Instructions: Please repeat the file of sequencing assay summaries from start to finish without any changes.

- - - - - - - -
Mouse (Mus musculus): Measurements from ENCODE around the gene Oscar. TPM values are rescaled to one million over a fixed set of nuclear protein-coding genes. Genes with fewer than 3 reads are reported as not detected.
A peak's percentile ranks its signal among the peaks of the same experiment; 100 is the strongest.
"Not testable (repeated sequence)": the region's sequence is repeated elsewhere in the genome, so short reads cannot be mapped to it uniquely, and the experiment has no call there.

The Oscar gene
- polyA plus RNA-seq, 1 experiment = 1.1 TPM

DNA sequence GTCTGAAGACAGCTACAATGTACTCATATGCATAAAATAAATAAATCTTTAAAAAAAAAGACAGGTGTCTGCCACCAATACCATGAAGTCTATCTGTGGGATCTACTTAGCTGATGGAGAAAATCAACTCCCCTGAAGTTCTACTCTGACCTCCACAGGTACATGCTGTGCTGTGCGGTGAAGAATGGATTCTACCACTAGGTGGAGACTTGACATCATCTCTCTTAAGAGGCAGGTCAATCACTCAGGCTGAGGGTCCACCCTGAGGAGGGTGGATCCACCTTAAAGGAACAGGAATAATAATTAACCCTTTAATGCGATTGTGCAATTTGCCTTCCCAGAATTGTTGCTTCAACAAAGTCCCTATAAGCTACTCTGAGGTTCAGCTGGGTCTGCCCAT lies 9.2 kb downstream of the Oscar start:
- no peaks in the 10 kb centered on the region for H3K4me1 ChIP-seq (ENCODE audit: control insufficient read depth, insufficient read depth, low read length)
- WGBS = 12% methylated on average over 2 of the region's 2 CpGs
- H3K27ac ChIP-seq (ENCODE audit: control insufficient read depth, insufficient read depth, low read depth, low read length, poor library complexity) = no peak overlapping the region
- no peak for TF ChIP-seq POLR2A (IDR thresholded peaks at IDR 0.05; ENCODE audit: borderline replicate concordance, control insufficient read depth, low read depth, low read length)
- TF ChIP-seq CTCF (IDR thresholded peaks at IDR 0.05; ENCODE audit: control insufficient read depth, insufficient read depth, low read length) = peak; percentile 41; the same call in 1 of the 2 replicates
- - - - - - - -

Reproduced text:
Mouse (Mus musculus): Measurements from ENCODE around the gene Oscar. TPM values are rescaled to one million over a fixed set of nuclear protein-coding genes. Genes with fewer than 3 reads are reported as not detected.
A peak's percentile ranks its signal among the peaks of the same experiment; 100 is the strongest.
"Not testable (repeated sequence)": the region's sequence is repeated elsewhere in the genome, so short reads cannot be mapped to it uniquely, and the experiment has no call there.

The Oscar gene
- polyA plus RNA-seq, 1 experiment = 1.1 TPM

DNA sequence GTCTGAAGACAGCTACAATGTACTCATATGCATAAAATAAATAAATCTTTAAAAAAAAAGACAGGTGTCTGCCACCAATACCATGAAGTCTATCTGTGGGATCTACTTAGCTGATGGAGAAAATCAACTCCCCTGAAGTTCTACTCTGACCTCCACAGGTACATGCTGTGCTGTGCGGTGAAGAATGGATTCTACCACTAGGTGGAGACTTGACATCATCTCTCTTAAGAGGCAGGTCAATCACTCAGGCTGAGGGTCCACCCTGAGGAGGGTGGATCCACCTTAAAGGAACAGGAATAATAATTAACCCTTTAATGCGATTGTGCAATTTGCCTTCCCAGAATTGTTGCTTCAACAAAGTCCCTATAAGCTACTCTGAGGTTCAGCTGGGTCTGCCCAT lies 9.2 kb downstream of the Oscar start:
- no peaks in the 10 kb centered on the region for H3K4me1 ChIP-seq (ENCODE audit: control insufficient read depth, insufficient read depth, low read length)
- WGBS = 12% methylated on average over 2 of the region's 2 CpGs
- H3K27ac ChIP-seq (ENCODE audit: control insufficient read depth, insufficient read depth, low read depth, low read length, poor library complexity) = no peak overlapping the region
- no peak for TF ChIP-seq POLR2A (IDR thresholded peaks at IDR 0.05; ENCODE audit: borderline replicate concordance, control insufficient read depth, low read depth, low read length)
- TF ChIP-seq CTCF (IDR thresholded peaks at IDR 0.05; ENCODE audit: control insufficient read depth, insufficient read depth, low read length) = peak; percentile 41; the same call in 1 of the 2 replicates